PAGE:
Issuing a Citation and Fine
The VMB implemented the citation and fine program in 1990 to augment its complaint review process. The program is used to address licensee violations and unlicensed activity violations. The program allows the VMB to address violations of the law that do not warrant revocation or suspension of a license or criminal prosecution. The VMB established regulations that provide a flexible guide to determine an appropriate civil penalty related to the nature and gravity of each violation as it affects the health, safety, and welfare of the public.
Notwithstanding any other provision of the law, where a fine is paid to satisfy an assessment based on the findings of the law or where a fine is paid to satisfy an assessment based on the findings of a violation, payment of the fine shall be represented as satisfactory resolution of the matter for purposes of public disclosure. If an appeal petition has not been filed, payment of any fine shall not constitute an admission of the violation charged.
Referring a Case to the Attorney General's Office
When the allegations are confirmed and are serious enough in nature, the complaint may be submitted to the AG's Office for formal disciplinary action. Once a case has been accepted by the AG's Office, a formal legal document called an accusation is drafted. The accusation is the first public document in the disciplinary process. By signing the accusation, the VMB's executive officer becomes the complainant. Once the accusation is filed, a hearing date is set and documents becomes public information. At the hearing, the VMB must demonstrate by "clear and convincing evidence to a reasonable certainty" that the allegations contained in the accusation are true. For that reason, it is generally necessary for the person or persons who submitted the original complaint to testify.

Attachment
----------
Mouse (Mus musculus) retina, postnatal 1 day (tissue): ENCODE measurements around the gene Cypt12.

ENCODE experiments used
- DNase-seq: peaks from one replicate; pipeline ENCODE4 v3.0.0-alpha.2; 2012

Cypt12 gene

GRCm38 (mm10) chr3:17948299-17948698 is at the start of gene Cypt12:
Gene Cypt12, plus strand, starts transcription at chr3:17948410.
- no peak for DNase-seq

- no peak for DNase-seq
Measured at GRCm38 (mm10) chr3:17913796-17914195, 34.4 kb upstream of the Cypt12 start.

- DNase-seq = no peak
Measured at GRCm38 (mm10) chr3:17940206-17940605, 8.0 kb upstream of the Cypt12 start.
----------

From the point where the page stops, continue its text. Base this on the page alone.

In many cases, defense counsel and the Deputy Attorney General representing the VMB may negotiate stipulated agreements prior to the hearing. Stipulated agreements generally include admission to one or more of the violations alleged and a proposal for appropriate discipline. The terms and conditions in a stipulated agreement are based on disciplinary guidelines developed by the VMB.
If the case goes to a full administrative hearing, the hearing is presided over by an Administrative Law Judge (ALJ). After the hearing is finished, the ALJ will issue a "proposed decision" stating the findings and offer a recommendation for resolution of the case (i.e., dismissal, revocation, suspension or probation). The ALJ utilizes the VMB's Disciplinary Guidelines in formulating his or her recommendation. The Proposed Decision is distributed to the VMB members for a vote. If the VMB votes in favor of the proposed decision, it becomes final thirty (30) days after adoption, unless appealed. If the VMB votes to "non-adopt" the proposed decision, the hearing transcript is requested and reviewed by the VMB, written arguments are solicited from the defense counsel and the VMB's counsel, and the VMB subsequently issues its own decision. Once a decision is final, it is a matter of public record and copies are available upon written request.
It should be noted that the time frame involved in the disciplinary process (from the time the VMB receives the original complaint until a final decision is rendered) is generally a minimum of two years.
Should Unlicensed Practice Be Reported to the VMB?
Absolutely. If you have evidence which indicates that an unlicensed person is participating in activities for which a license is required, you should report such activity to the VMB. The VMB will investigate and pursue appropriate administrative action.